|dc.description.abstract||This dissertation seeks to investigate underexplored aspects of dinoflagellate bioluminescence and biological methane production.
Ubiquitous in the four oceans, dinoflagellate bioluminescence is a consequence of an oxidation of a luciferin (LH2) substrate by the luciferase (LCF) enzyme. Utilizing an array of analytical techniques including high-performance liquid chromatography (HPLC), mass spectrometry (MS), and UV-visible/fluorescence spectroscopy, this work initially probes the biosynthesis of dinoflagellate LH2. Pyropheophorbide a is incubated with cell free extracts of Pyrocystis fusiformis, the dinoflagellate model organism of this study. Analysis of the reaction mixtures revealed two novel chlorophyll catabolites, P710 and P680, which we propose are involved in the dinoflagellate LH2 biosynthetic pathway. Additionally, the structure of P630, the previously discovered immediate precursor of dinoflagellate LH2, was assigned. Computational methods, including constant pH accelerated molecular dynamics (CpHaMD) and time-dependent long-range corrected density functional theory (TDLCDFT), were used to probe the pH regulation of dinoflagellate LCF and the mechanism of the bioluminescence reaction, respectively. CpHaMD simulations carried out on domain III of dinoflagellate LCF demonstrated that at pH 8, the pH at which LCF is maintained in a physiologically inactive state, the conformation of domain III is relative stable, exhibiting little to no large-scale conformational fluctuations. In contrast, an identical simulation carried out on domain III of LCF at pH 6, which is close to the pH optimum of LCF, displayed large collective movements of the proposed regulatory α-helical bundle of the N-terminal region. We also carried out TDLCDFT calculations on proposed excited state (peroxy anion, hydroperoxide, gem-diol, and gem-diolate) intermediates of the LH2-LCF reaction mechanism in an effort to identify the bioluminophore (the light emitting species). Contrary to previously proposed reaction mechanisms, analysis of the first ten low-lying excited states revealed that the most energetically feasible and consistent excited state transition energy resided with the gem-diolate intermediate undergoing a biologically novel twisted intermolecular charge transfer mechanism.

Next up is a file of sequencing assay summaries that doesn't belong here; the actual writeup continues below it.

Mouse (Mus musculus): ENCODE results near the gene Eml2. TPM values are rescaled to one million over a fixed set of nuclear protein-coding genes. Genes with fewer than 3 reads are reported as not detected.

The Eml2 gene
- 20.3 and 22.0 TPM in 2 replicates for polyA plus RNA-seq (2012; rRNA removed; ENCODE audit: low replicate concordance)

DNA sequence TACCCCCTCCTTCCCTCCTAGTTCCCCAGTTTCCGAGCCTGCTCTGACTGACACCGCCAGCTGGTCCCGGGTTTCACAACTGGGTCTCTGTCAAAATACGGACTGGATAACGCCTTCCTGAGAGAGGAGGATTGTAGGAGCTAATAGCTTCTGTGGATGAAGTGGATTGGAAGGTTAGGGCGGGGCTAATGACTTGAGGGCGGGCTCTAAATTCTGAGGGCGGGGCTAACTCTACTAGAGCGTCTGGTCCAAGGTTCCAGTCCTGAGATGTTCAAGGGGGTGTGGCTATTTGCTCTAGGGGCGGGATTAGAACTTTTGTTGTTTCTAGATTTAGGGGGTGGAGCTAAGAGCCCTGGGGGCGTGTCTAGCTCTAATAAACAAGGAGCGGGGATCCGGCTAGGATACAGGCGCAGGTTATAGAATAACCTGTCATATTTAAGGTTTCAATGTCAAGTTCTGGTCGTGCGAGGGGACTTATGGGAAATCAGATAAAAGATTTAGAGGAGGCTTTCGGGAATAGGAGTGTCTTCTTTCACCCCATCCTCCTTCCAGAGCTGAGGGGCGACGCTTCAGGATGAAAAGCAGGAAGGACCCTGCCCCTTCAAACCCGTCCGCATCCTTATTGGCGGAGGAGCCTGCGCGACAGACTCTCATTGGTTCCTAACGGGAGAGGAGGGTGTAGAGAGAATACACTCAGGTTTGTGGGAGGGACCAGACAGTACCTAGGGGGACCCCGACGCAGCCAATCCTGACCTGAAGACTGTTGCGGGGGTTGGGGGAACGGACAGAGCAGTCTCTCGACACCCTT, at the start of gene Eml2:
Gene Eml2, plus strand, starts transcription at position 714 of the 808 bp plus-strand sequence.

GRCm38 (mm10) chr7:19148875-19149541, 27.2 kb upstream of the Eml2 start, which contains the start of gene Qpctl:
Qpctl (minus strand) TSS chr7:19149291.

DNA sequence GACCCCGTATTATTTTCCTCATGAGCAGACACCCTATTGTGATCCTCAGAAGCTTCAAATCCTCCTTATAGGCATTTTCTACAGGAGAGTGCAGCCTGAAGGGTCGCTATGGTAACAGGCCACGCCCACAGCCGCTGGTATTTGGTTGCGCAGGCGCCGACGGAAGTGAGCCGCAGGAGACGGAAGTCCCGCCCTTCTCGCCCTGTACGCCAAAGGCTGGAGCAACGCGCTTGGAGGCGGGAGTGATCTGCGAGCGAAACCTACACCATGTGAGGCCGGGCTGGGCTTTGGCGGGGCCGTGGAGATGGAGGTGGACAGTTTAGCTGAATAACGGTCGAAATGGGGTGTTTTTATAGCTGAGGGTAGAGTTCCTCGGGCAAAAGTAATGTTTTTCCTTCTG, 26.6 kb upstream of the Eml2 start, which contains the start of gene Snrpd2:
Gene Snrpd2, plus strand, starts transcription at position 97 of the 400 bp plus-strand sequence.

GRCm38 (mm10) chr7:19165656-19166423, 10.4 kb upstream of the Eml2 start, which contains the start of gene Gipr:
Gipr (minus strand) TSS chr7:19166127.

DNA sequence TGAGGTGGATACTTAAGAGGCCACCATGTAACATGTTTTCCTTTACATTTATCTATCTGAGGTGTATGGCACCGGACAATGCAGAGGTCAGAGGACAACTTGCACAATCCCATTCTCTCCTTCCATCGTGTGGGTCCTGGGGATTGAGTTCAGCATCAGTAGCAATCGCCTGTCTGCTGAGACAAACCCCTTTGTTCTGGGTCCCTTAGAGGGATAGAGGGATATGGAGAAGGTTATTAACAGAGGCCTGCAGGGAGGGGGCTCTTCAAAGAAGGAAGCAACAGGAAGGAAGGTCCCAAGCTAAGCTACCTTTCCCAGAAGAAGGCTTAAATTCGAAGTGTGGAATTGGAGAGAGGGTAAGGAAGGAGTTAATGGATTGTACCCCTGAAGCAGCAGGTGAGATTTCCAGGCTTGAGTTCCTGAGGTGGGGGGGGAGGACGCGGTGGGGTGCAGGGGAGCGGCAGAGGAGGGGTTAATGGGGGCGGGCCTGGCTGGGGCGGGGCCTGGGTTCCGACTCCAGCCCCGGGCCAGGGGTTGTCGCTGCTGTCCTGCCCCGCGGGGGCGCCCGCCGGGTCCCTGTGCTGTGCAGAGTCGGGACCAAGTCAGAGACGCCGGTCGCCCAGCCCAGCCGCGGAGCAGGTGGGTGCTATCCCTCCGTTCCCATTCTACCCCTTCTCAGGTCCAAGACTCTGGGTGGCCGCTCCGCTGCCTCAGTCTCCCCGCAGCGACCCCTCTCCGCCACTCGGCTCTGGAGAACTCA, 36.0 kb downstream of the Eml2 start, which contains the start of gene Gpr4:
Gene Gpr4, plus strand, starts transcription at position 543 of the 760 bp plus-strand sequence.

Biological methane production is carried out by microorganisms classified as methanogenic archaea. Arguably the most significant reaction in methanogenesis, the terminal step catalyzed by the enzyme methyl-coenzyme M reductase (MCR), uses methyl-coenzyme M and coenzyme B as substrates, coenzyme F430 as a cofactor, and produces methane gas. In an effort to construct active holo MCR in a heterologous host, the possibility of in vivo biosynthesis of F430 in Escherichia coli was investigated. Coexpression of all previously established coenzyme F430 genes and HPLC/MS analysis of the cell extracts indicated that F430 was not synthesized with the coenzyme F430 genes alone, with the pathway ending prematurely at Ni-sirohydorchlorin a,c-diamide. Additionally, to elucidate the origin and purpose of several post-translational modifications (PTMs) discovered within the active site region of MCR, a unique cloning/expression strategy was developed and complemented with MS. Genes from the mcr gene cluster, mcrGBDC, were ligated into a single plasmid with each gene possessing its own promoter and ribosome-binding site. The mcrA gene, equipped with a C-terminal hexahistidine tag for protein purification purposes, was coexpressed on a separate plasmid with the mcrGBDC genes and plasmids containing genes proposed to be involved in performing the PTMs. MS analysis of purified McrA revealed that a protein methylation gene A (prmA) homolog was responsible for the 1-N-methylhistidine and S-methylcysteine modifications. Additionally, gene knockout experiments demonstrated that methanogenesis marker 10 (mm10) is responsible for the 5-(S)-methylarginine PTM.||en_US